Business Sales-Key Questions

I have not had a chance to write for a while and wanted to list a few things I have observed about business sales. I hope these are helpful.

  1. Get your details in order- We find that by engaging with a quality agent you will be encouraged to collate all documentation regarding the business and this includes both financial and legal documentation. The correct A.B.N, A.C.N, name of entity or trust and the registrations are all critical to getting it right on the contract;
  2. Get tax advice before you transact- Getting the structure of the purchasing entity right is critical to the tax outcomes later. You need to ensure the actual net amount you expect to receive and the tax concessions available are understood from the outset, so you can negotiate on a figure with confidence;
  3. Check what loans are secured over the business- You need to understand what loans must be repaid at completion to give clear title to a buyer. Check what facilities are required to be reduced and to what level. Find out what securities are held including P.P.S.A, home loan mortgages or guarantees, that need to be released and plan ahead with your lender;
  4. Work out what adjustments must be made- If you have significant stock or work in progress, you need to figure out exactly how to deal with this as part of the terms of Contract. Find an independent experienced stocktake consultant and ensure the costs are covered in the deal. If you have large amounts of work in progress you need to ensure a clear method to calculate this is written in the Contract. This might be identifying a percentage of an uncompleted project fee;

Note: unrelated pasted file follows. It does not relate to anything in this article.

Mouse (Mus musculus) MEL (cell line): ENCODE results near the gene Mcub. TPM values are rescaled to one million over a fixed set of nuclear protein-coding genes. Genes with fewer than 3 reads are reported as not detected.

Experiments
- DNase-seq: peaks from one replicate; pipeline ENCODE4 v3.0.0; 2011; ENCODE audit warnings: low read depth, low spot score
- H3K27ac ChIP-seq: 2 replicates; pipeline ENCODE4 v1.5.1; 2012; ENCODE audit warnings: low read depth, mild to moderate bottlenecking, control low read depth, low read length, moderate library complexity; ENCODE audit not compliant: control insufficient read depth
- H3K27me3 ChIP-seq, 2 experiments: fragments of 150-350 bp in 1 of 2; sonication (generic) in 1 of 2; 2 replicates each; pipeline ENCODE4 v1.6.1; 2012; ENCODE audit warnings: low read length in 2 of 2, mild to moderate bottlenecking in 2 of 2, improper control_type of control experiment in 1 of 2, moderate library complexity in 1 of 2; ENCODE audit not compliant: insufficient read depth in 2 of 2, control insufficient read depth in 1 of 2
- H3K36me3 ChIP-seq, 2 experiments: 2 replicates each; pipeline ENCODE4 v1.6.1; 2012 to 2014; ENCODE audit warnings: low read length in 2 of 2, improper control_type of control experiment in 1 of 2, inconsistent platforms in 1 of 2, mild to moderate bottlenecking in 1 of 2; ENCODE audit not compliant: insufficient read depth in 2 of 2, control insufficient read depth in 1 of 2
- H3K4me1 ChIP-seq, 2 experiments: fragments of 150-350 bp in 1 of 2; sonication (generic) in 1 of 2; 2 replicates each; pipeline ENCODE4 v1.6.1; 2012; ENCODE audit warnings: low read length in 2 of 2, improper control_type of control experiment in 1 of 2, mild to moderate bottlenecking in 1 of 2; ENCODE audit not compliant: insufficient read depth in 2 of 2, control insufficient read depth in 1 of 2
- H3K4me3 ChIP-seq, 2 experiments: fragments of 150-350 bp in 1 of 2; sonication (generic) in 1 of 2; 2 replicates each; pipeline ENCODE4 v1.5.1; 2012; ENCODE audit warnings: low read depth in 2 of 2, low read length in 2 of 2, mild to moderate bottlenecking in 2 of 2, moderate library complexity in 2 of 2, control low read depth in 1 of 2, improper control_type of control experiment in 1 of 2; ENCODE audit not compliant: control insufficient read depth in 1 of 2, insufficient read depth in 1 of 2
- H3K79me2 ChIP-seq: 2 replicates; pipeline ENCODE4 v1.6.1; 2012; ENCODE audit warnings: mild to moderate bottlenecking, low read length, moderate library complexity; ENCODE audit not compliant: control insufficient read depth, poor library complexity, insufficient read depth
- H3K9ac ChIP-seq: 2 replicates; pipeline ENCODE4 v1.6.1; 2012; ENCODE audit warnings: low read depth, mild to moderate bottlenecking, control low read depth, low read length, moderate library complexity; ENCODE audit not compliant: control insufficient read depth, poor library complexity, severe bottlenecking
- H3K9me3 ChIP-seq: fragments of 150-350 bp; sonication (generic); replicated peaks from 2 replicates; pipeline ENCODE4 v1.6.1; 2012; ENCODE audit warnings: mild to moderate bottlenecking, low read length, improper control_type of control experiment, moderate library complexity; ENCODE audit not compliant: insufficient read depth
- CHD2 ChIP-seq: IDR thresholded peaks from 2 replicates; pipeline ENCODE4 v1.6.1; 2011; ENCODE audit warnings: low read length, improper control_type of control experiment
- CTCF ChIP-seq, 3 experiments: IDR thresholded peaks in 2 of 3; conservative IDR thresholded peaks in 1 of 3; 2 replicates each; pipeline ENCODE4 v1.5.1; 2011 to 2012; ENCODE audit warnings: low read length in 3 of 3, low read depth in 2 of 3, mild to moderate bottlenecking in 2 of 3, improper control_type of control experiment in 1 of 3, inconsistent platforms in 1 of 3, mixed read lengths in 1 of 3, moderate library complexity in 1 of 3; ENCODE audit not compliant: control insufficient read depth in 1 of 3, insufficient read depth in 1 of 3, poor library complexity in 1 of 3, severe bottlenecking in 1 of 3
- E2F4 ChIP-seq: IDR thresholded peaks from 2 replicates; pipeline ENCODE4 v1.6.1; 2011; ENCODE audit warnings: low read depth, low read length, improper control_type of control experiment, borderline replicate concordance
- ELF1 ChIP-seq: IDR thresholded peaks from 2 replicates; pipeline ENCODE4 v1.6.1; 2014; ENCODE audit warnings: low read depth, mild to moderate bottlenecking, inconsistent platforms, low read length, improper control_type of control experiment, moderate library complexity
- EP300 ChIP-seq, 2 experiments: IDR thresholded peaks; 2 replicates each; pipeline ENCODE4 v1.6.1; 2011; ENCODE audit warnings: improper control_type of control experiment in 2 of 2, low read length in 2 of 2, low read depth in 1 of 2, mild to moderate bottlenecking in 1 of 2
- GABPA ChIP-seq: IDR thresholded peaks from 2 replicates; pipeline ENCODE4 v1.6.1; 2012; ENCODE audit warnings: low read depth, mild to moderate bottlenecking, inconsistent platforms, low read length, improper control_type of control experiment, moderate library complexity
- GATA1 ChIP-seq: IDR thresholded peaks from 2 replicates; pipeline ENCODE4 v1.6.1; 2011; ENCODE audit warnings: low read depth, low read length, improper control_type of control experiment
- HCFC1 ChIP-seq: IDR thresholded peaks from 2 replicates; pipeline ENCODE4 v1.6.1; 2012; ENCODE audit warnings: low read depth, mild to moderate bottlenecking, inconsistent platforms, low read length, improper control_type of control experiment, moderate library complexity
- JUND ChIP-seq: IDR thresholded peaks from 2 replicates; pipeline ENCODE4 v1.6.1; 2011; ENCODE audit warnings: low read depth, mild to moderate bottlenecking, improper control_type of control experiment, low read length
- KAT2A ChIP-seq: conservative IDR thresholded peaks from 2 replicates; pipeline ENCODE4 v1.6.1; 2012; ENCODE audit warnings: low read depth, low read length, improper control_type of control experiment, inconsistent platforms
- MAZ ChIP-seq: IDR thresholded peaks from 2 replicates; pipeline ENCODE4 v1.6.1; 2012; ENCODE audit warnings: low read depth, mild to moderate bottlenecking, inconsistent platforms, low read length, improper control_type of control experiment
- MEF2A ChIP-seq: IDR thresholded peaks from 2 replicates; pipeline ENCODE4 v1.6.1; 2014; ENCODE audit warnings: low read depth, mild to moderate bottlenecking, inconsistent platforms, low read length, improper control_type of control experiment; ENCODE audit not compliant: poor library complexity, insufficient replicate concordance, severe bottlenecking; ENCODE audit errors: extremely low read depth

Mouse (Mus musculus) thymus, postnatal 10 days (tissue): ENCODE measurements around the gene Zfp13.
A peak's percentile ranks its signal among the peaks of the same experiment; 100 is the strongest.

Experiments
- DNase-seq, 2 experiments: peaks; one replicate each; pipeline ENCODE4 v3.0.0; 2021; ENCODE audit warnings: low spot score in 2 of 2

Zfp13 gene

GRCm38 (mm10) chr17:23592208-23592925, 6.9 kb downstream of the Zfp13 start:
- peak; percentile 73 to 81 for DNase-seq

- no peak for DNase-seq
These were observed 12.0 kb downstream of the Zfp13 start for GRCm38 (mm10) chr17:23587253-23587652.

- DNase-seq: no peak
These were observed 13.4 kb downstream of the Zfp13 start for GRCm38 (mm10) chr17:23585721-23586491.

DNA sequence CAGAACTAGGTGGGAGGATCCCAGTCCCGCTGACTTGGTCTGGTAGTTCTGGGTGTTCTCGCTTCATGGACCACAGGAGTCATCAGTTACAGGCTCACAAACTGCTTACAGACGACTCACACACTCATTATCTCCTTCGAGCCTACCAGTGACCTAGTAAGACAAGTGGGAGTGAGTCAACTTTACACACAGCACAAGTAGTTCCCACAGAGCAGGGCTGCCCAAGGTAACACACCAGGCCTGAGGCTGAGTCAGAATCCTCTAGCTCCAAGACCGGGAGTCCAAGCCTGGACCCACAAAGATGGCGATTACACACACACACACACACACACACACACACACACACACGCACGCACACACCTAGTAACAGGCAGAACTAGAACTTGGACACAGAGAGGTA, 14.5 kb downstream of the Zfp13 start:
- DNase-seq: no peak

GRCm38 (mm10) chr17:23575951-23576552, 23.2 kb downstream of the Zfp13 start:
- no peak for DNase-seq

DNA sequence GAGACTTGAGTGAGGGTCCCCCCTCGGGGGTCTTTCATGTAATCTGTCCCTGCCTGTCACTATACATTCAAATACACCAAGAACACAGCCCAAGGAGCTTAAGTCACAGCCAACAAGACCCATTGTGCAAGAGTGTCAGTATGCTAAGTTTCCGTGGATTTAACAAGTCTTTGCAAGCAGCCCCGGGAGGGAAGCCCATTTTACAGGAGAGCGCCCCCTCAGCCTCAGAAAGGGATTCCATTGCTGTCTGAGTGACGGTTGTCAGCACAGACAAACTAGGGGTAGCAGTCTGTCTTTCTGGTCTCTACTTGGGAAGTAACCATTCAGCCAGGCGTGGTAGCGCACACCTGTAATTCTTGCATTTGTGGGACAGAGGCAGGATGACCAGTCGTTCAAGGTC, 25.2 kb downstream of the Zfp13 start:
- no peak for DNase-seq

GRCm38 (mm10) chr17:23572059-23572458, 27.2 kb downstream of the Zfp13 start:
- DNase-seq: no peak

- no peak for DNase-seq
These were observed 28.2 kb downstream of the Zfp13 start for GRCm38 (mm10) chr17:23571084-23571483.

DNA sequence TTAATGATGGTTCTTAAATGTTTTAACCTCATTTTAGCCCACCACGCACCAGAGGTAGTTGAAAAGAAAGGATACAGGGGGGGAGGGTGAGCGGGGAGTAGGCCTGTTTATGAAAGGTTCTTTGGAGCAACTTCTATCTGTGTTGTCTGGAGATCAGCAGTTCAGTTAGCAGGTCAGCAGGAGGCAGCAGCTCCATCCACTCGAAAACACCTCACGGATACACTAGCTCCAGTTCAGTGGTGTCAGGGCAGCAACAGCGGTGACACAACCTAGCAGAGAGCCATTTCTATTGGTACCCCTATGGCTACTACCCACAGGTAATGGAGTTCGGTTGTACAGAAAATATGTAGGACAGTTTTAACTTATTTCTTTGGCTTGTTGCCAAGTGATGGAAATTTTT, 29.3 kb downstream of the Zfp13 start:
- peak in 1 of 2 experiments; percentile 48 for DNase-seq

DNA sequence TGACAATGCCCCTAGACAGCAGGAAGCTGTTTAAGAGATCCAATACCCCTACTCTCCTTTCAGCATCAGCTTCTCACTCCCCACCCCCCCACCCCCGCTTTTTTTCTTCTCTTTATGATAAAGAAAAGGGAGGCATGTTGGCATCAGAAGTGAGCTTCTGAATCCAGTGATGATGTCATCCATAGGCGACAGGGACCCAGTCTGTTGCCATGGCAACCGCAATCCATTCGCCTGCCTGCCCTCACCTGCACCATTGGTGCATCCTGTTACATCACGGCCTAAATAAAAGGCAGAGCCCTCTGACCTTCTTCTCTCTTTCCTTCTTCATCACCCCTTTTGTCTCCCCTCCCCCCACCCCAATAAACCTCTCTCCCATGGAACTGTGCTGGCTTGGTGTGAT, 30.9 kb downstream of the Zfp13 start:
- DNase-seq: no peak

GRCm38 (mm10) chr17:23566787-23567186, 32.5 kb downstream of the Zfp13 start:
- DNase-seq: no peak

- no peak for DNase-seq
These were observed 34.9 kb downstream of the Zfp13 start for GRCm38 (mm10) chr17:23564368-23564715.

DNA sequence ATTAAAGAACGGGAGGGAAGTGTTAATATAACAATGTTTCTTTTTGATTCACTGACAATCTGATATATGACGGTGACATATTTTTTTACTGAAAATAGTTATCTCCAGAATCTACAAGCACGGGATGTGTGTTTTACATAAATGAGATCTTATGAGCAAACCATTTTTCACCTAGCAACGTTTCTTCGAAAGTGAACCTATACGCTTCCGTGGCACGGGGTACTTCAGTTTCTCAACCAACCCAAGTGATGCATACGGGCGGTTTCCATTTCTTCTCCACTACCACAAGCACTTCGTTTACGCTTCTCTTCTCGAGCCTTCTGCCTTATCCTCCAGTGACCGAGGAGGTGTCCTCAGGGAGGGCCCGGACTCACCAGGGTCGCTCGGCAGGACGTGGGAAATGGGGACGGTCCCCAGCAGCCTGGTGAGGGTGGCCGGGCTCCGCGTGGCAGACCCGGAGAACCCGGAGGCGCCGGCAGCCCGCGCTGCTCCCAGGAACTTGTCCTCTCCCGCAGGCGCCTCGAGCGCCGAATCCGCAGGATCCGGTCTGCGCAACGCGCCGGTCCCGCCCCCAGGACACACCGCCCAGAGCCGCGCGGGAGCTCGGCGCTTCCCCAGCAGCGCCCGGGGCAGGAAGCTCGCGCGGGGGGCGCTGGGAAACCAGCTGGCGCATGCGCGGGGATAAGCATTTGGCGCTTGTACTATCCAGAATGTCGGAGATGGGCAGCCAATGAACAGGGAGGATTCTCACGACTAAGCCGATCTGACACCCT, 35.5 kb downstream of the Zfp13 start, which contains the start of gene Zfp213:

5. Consider the structure of payment- It is very often required that as a Seller you need to offer some part of the sale price as a financed amount over a set period. Figure out what percentage is acceptable as a risk, how it can be secured and how it is helping the deal get across the line. Consider profit earn out amounts if you are expecting a rise in sales due to a delay or condition arising after completion. Find out how these extra amounts are taxed. Think about making it easier for the buyer to borrow and if a separate consultancy agreement can assist with concerns over restraint of trade after the sale.
  6. Terms Sheet- Make sure you start with a terms sheet on agreed fundamental points. Do not waste legal or accounting costs by engaging  with a party if you cannot agree on the big ticket items, like price, or stuff that is essential. Do not have legal advisors renegotiate fundamental terms, or go too far into a deal unless you know the other party can complete on those terms (including adequate finance).  So call us if you are considering buying or selling so we can have an early discussion about the important questions to be resolved before you start.

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